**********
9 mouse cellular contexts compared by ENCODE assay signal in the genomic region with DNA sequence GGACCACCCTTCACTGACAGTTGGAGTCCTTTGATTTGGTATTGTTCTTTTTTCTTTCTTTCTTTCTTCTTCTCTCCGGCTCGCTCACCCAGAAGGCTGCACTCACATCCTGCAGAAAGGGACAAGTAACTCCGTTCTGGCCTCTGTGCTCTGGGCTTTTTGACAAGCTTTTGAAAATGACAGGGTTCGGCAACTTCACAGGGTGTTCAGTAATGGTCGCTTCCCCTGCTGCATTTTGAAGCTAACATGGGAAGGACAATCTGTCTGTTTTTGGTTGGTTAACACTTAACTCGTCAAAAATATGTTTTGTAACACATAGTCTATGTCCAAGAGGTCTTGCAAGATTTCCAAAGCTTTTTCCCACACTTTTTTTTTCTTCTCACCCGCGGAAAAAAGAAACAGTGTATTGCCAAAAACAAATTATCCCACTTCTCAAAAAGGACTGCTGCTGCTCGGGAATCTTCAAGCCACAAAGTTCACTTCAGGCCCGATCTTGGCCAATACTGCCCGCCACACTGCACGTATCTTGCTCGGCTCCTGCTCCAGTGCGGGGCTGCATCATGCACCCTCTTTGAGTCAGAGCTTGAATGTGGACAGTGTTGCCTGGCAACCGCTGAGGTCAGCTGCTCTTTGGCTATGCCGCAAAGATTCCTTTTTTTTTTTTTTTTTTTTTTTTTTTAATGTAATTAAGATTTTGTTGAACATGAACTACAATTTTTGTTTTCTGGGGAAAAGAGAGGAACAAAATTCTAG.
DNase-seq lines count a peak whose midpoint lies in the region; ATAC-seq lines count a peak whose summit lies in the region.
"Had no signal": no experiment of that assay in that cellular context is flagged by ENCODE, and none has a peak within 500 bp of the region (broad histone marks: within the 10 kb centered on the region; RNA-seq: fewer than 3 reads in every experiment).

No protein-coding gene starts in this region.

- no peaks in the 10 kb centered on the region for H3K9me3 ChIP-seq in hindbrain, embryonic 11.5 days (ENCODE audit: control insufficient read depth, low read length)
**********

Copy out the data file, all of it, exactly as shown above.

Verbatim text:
9 mouse cellular contexts compared by ENCODE assay signal in the genomic region with DNA sequence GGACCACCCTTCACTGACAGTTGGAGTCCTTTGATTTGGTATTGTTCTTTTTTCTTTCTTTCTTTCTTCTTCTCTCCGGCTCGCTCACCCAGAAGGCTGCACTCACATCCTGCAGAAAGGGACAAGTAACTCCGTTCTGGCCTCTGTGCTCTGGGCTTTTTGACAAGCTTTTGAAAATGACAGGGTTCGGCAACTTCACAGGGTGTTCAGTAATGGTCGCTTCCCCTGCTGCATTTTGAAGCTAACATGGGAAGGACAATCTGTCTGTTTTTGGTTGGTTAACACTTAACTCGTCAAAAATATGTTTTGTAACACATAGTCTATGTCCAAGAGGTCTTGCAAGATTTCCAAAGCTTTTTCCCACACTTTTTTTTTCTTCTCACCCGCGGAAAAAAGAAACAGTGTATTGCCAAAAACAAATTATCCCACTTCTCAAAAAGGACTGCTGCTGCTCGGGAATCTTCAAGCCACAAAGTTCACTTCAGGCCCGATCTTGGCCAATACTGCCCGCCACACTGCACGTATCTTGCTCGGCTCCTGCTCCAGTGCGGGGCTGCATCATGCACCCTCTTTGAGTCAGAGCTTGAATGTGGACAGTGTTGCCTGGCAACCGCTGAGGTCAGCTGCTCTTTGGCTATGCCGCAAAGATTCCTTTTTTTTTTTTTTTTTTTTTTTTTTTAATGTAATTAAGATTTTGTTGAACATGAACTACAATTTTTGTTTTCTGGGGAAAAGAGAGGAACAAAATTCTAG.
DNase-seq lines count a peak whose midpoint lies in the region; ATAC-seq lines count a peak whose summit lies in the region.
"Had no signal": no experiment of that assay in that cellular context is flagged by ENCODE, and none has a peak within 500 bp of the region (broad histone marks: within the 10 kb centered on the region; RNA-seq: fewer than 3 reads in every experiment).

No protein-coding gene starts in this region.

- no peaks in the 10 kb centered on the region for H3K9me3 ChIP-seq in hindbrain, embryonic 11.5 days (ENCODE audit: control insufficient read depth, low read length)